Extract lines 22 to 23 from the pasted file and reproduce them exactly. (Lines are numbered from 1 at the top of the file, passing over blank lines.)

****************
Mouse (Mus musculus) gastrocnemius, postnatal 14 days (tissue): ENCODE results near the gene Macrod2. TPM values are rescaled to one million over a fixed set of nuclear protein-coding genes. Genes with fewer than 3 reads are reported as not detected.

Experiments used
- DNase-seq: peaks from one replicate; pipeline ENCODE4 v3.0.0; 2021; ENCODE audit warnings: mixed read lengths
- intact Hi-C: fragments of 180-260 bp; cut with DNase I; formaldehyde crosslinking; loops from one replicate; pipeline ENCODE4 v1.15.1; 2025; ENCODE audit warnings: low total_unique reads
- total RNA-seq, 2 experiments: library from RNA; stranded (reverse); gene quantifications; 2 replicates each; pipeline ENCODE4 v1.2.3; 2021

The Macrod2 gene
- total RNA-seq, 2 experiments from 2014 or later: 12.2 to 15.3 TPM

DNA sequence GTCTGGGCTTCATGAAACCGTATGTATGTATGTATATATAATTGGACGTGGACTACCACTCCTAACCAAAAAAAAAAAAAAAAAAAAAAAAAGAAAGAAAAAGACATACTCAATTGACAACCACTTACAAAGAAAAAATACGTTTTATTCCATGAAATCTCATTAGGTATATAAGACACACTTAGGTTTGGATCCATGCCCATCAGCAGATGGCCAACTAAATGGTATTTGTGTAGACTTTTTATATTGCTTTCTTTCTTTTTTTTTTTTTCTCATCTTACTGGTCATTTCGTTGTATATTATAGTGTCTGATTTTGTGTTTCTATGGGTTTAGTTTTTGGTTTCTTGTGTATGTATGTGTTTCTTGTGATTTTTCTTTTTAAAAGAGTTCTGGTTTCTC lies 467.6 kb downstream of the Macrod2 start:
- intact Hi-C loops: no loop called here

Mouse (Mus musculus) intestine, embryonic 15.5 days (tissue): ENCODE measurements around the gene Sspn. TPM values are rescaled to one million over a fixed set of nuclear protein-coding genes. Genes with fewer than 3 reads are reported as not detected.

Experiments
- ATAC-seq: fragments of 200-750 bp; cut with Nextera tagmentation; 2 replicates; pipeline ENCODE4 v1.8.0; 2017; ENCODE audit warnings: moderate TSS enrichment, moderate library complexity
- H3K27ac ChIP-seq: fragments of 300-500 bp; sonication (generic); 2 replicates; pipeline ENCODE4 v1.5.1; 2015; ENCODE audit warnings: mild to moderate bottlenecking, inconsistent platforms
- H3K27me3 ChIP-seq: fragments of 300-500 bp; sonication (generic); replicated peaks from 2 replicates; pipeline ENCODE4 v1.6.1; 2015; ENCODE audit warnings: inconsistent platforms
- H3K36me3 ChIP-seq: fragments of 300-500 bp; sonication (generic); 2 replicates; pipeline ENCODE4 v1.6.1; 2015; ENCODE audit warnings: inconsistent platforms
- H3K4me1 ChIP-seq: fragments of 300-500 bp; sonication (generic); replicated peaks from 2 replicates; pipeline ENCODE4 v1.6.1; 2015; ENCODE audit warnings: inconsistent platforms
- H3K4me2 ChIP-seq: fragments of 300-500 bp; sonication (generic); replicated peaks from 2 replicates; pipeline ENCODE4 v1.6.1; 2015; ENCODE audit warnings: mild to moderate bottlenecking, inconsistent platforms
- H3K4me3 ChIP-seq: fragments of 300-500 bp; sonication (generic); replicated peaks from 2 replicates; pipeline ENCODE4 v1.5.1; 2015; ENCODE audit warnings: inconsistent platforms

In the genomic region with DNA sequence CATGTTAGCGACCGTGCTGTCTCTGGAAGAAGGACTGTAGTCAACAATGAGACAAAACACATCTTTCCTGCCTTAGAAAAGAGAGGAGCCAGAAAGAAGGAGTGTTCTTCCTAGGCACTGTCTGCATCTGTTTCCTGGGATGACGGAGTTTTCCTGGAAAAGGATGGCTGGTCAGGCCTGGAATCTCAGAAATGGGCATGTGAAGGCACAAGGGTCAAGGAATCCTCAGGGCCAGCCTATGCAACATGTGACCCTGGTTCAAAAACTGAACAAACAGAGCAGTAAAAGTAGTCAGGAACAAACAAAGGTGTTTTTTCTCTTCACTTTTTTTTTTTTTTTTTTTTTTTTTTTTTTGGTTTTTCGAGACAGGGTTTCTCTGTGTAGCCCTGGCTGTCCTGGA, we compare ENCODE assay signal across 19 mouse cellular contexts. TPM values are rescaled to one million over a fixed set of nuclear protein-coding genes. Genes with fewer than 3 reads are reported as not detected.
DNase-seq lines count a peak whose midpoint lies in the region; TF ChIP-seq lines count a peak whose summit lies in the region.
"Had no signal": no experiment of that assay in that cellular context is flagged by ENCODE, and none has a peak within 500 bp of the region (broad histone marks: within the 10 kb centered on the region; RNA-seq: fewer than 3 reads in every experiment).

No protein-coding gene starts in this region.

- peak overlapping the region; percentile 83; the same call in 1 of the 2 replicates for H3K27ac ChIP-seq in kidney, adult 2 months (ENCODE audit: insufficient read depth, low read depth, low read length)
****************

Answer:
No protein-coding gene starts in this region.

- peak overlapping the region; percentile 83; the same call in 1 of the 2 replicates for H3K27ac ChIP-seq in kidney, adult 2 months (ENCODE audit: insufficient read depth, low read depth, low read length)